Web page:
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OPEN LETTER BY THE PRESIDENT OF THE EUROPEAN JEWISH CONGRESS REGARDING EUROPEAN ELECTIONS Print E-mail
Thursday, 19 June 2014 13:05

 An Open Letter entitled “A wake up call for Europe”, written by the President of the European Jewish Congress, Dr. Moshe Kantor was published in the June 13-15, 2014 weekend edition of the Wall Street Journal. In his article, Dr. Moshe Kantor analyses the results of the recent European elections, expresses his concerns and reflects on the challenges confronting Europe:

A WAKE UP CALL FOR EUROPE

The results of the recent European Parliamentary elections were nothing short of a bombshell for Europe and should serve as a wake-up call for all Europeans who care about the future of the union.

Across Europe, parties opposed to the European Union, fanning the flames of hatred and xenophobia, mostly on the far right, were swept into the European Parliament by a wave of voter discontent.

The message can be seen as one of disgust with the political class, marked by a visceral anti-European agenda. And, when the extremists take their seats, they are likely to stifle any effort to extricate Europe from its economic woes. The EU, built as a means of reconciling and unifying a fractured continent, could find itself under the control of those who are determined to compromise its very foundations.

We must fortify these essential foundations before our continent is dragged into another maelstrom similar to many in the past where disorder, chaos and even bloodshed ensued.

We must build a coalition of major international stakeholders to unite efforts in combating neo-Nazism and all forms of extremism and promoting tolerance. To defend the values of the united Europe, European leaders must toughen existing legislations against extremism, law enforcement authorities must take timely and necessary measures to prevent hate-speech, and educational institutions must teach a new generation of Europeans to reject racism, intolerance and xenophobia.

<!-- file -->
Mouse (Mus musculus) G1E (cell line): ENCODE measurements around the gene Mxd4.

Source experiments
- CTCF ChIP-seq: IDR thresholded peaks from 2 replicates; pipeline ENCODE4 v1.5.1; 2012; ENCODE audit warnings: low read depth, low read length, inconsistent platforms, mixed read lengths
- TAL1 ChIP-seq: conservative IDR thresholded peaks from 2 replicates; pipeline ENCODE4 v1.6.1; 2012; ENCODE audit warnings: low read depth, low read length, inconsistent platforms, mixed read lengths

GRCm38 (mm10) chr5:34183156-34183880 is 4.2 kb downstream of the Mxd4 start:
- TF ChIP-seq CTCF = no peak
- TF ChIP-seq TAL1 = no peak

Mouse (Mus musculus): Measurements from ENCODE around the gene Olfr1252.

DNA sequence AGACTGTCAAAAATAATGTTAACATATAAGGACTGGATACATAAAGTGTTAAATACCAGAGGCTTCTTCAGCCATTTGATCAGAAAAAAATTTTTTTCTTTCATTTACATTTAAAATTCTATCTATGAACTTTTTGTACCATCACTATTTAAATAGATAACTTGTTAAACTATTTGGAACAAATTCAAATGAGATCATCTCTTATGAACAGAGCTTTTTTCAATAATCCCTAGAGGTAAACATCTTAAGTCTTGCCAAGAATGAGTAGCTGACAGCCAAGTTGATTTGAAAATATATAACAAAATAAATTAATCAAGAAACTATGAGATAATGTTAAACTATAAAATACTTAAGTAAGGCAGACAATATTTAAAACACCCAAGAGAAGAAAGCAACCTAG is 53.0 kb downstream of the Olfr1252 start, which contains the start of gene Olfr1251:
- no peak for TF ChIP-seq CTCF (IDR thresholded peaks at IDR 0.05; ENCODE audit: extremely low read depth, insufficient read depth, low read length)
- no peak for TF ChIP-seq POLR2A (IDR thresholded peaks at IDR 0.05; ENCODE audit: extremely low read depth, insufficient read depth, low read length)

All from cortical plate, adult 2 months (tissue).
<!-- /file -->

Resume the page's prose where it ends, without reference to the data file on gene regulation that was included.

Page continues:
Moreover, many see Europe’s multicultural model degenerating before their eyes with the absence of coherent policies and pan-European legislation to address issues such as immigration and minorities and the rise of mono-cultural enclosed communities in Europe’s cities.

Ultimately, the failure to address these concerns, owing to an ill-conceived view of political correctness, is hurting the very minority groups that silence is supposed to protect, by driving Europe’s citizens into the welcoming arms of populist forces. Europe’s political leaders cannot continue to bury their heads in the sand, avoiding “delicate” issues and abandoning the territory to extremists and inciters of hate and intolerance.

As a result, foreign conflicts are being imported onto our continent where perpetrators seek to shed blood of those who do not approve of their extremist worldview as in the recent terrorist attack on the Jewish museum in Brussels where four innocent people were brutally murdered.

These two extremes, increasingly feeding off the hate and violence of the other, are tearing our continent, our countries and our cities apart.

Some have argued that the future of the European Union is plunging towards crisis and too few are fighting back. It is time that we, the citizens of Europe, take back our continent and ensure the future that we deserve.

The results of these elections are a wake-up call for Europe’s citizens. Disengagement from the political process through apathy does indeed allow extremists to win through. What has happened to the parliamentary chambers in Brussels and Strasbourg can easily be replicated in the national parliaments of the European Union.

A few days ago we commemorated D-Day, when our fathers and grandfathers began the long fight back against tyranny. Our heritage, our responsibility to the fallen heroes and martyrs of World War II should give us the strength to place insurmountable obstacles against a new fascist advance.

The Europeans of the first half of the Twentieth Century failed to do it. Can we avoid repeating their mistakes in the early Twenty-First Century?

Dr. Moshe Kantor
President of the European Jewish Congress

June
13, 2014

 Source: Wall Street Journal

 

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